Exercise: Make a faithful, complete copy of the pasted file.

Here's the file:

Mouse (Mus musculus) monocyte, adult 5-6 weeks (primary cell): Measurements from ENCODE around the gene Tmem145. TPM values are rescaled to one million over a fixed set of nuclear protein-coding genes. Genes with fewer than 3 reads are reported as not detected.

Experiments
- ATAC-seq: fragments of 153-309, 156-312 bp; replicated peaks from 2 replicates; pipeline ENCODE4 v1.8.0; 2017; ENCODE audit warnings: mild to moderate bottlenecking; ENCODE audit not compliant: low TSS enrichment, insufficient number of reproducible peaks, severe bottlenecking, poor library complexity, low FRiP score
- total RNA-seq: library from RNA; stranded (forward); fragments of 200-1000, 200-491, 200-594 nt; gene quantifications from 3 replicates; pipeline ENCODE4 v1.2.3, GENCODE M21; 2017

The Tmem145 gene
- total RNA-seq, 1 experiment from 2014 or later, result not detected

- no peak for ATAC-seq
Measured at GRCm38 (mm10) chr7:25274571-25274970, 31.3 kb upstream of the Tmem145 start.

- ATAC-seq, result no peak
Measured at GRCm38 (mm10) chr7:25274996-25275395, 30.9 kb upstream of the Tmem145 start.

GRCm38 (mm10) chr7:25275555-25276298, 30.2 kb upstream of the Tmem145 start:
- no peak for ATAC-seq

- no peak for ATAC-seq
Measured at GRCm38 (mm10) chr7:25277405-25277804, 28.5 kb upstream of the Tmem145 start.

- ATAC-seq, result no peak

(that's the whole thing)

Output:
Mouse (Mus musculus) monocyte, adult 5-6 weeks (primary cell): Measurements from ENCODE around the gene Tmem145. TPM values are rescaled to one million over a fixed set of nuclear protein-coding genes. Genes with fewer than 3 reads are reported as not detected.

Experiments
- ATAC-seq: fragments of 153-309, 156-312 bp; replicated peaks from 2 replicates; pipeline ENCODE4 v1.8.0; 2017; ENCODE audit warnings: mild to moderate bottlenecking; ENCODE audit not compliant: low TSS enrichment, insufficient number of reproducible peaks, severe bottlenecking, poor library complexity, low FRiP score
- total RNA-seq: library from RNA; stranded (forward); fragments of 200-1000, 200-491, 200-594 nt; gene quantifications from 3 replicates; pipeline ENCODE4 v1.2.3, GENCODE M21; 2017

The Tmem145 gene
- total RNA-seq, 1 experiment from 2014 or later, result not detected

- no peak for ATAC-seq
Measured at GRCm38 (mm10) chr7:25274571-25274970, 31.3 kb upstream of the Tmem145 start.

- ATAC-seq, result no peak
Measured at GRCm38 (mm10) chr7:25274996-25275395, 30.9 kb upstream of the Tmem145 start.

GRCm38 (mm10) chr7:25275555-25276298, 30.2 kb upstream of the Tmem145 start:
- no peak for ATAC-seq

- no peak for ATAC-seq
Measured at GRCm38 (mm10) chr7:25277405-25277804, 28.5 kb upstream of the Tmem145 start.

- ATAC-seq, result no peak